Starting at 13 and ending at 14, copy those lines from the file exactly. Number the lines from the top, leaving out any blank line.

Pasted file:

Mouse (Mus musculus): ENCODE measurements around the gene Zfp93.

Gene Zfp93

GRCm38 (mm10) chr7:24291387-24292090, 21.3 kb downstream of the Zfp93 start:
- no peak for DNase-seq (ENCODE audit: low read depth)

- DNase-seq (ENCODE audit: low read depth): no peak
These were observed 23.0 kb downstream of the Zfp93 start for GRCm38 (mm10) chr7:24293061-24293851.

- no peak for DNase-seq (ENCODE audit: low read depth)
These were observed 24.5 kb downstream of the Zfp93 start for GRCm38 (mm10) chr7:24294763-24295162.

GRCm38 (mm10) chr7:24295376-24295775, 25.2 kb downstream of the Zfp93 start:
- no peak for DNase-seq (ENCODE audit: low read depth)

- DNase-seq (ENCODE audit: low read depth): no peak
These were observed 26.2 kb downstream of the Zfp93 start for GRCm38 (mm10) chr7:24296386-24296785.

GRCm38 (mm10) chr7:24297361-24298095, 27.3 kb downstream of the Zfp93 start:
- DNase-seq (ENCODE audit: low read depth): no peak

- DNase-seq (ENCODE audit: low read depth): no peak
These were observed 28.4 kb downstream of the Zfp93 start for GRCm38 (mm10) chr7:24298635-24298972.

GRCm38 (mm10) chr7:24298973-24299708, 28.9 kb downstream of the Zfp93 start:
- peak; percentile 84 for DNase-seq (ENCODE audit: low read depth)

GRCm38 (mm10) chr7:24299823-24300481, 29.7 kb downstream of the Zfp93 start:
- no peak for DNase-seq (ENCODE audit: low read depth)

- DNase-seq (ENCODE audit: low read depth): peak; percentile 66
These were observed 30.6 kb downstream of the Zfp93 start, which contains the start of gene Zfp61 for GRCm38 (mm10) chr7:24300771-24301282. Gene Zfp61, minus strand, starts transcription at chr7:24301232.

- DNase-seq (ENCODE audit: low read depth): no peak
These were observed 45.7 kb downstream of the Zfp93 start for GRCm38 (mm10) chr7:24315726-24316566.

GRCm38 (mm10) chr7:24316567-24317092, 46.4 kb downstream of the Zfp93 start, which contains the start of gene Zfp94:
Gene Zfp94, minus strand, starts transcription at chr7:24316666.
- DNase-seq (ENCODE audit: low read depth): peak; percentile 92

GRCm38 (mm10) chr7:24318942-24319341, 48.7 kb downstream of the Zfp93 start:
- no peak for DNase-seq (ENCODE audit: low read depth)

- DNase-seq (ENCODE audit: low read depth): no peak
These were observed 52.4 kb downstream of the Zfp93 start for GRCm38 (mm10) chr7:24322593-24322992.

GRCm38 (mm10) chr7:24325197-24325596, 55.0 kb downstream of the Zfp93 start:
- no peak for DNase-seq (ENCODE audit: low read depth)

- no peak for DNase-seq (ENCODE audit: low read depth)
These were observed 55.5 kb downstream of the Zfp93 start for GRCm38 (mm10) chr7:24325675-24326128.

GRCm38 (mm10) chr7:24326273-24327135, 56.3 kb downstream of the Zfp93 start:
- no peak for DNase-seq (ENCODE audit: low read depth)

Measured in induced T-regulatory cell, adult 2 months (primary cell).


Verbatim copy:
GRCm38 (mm10) chr7:24297361-24298095, 27.3 kb downstream of the Zfp93 start:
- DNase-seq (ENCODE audit: low read depth): no peak